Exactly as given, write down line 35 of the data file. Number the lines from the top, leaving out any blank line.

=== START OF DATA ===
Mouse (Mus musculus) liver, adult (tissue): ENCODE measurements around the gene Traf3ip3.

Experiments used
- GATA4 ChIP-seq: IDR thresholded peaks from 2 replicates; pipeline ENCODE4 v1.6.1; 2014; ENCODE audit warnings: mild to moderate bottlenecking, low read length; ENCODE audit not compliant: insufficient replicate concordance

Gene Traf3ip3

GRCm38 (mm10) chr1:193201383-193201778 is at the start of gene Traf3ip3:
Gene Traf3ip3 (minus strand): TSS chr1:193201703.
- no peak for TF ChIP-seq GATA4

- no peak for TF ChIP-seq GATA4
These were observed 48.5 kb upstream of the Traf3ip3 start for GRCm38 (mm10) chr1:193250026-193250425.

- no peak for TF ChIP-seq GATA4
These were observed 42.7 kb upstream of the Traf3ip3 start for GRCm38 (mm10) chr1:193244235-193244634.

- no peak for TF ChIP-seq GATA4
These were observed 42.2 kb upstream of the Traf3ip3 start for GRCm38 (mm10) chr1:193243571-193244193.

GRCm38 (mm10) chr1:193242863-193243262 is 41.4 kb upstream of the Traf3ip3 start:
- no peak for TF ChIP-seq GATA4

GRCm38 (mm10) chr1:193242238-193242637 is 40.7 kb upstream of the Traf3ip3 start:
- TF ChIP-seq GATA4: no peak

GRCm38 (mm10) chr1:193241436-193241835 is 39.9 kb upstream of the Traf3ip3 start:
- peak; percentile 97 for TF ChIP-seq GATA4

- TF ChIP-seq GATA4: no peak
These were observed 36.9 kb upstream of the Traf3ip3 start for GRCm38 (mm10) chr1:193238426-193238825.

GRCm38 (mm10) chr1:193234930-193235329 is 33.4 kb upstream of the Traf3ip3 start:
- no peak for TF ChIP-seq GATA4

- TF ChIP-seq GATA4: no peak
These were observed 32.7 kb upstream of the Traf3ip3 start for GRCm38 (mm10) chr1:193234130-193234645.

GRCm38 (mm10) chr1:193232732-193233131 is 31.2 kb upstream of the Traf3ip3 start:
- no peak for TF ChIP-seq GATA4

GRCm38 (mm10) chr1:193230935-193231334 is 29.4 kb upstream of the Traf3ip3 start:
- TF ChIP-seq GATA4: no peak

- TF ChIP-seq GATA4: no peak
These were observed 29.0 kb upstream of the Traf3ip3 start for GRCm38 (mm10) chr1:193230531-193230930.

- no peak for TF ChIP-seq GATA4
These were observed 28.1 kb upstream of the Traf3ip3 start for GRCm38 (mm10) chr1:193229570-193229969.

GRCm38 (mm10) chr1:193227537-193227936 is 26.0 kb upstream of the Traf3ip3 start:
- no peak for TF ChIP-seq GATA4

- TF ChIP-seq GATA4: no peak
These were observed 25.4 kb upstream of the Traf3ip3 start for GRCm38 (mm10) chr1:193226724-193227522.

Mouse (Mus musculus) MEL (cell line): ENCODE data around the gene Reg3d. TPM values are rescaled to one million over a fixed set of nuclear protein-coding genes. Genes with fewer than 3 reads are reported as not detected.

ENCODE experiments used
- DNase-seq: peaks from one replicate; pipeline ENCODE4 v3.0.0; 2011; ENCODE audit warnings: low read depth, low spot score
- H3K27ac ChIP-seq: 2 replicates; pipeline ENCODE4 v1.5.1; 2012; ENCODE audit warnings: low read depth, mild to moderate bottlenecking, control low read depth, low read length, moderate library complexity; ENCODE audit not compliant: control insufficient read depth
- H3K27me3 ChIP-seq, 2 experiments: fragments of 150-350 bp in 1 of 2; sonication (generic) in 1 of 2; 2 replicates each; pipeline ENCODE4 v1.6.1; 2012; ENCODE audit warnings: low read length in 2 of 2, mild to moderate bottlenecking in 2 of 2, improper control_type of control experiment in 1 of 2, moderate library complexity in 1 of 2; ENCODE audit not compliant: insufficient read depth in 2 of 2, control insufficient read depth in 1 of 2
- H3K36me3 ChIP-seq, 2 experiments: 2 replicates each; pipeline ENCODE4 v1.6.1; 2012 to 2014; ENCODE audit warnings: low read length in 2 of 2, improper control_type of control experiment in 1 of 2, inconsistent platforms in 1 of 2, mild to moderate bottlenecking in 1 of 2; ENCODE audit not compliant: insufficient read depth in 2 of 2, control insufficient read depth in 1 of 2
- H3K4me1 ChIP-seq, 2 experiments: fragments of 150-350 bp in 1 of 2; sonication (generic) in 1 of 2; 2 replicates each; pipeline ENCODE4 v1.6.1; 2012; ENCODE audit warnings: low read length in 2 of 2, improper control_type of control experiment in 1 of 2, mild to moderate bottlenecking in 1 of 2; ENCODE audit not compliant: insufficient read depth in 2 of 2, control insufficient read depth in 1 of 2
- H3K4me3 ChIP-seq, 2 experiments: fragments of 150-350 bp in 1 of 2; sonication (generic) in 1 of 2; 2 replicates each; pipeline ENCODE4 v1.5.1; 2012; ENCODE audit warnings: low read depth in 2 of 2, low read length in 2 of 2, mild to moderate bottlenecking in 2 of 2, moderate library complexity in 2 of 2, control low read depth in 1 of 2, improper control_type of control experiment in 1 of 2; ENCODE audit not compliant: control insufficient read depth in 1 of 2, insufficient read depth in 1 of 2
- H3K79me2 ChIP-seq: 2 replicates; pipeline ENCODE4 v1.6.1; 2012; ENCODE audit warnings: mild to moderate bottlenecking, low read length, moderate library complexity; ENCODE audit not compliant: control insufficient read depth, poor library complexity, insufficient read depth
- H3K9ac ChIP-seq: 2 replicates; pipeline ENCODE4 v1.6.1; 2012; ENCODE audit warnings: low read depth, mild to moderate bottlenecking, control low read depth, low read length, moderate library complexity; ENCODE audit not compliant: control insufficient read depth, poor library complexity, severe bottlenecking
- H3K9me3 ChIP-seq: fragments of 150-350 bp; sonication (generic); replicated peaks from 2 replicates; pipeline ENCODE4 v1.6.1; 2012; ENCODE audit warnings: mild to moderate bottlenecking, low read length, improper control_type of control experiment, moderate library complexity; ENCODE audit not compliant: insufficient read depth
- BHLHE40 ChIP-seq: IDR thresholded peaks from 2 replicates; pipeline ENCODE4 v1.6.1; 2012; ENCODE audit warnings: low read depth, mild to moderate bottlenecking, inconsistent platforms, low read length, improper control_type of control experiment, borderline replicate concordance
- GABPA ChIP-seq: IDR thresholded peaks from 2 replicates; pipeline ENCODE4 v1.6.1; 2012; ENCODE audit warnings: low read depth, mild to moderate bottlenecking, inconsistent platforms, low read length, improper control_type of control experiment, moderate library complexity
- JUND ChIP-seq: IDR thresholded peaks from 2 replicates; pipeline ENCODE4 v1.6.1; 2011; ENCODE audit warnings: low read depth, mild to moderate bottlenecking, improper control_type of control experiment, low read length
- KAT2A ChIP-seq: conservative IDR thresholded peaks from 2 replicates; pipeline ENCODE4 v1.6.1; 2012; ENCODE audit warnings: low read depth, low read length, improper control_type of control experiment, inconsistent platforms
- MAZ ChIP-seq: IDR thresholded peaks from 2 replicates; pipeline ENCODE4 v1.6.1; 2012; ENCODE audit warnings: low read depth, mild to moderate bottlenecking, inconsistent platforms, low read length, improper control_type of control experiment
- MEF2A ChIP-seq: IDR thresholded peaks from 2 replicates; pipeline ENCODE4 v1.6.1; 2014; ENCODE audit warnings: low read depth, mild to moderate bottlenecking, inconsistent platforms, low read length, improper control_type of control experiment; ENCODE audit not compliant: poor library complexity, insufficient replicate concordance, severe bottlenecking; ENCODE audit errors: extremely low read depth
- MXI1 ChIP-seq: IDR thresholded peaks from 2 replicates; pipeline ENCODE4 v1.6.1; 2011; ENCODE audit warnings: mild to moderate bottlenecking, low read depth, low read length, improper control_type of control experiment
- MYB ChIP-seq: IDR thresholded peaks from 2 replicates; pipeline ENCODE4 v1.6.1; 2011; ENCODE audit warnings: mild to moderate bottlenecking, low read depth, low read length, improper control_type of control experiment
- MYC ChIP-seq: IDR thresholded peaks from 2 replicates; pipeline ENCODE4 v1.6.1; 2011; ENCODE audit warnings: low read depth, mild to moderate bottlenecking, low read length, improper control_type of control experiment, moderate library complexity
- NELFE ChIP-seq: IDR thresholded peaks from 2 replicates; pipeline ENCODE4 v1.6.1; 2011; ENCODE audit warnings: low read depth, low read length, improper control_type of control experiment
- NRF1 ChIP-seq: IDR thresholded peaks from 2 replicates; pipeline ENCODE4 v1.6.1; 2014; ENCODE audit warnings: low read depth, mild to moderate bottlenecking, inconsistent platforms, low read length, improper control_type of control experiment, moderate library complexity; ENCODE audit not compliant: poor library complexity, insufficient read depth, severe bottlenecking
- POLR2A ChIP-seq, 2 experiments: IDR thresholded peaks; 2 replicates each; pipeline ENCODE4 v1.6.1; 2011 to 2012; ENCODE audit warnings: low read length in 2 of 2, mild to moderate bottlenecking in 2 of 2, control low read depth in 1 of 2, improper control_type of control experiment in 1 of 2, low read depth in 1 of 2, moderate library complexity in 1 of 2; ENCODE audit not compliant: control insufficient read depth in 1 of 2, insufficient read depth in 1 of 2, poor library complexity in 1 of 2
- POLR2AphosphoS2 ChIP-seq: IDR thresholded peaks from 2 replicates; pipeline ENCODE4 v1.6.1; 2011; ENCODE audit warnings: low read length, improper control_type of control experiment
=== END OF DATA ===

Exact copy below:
- no peak for TF ChIP-seq GATA4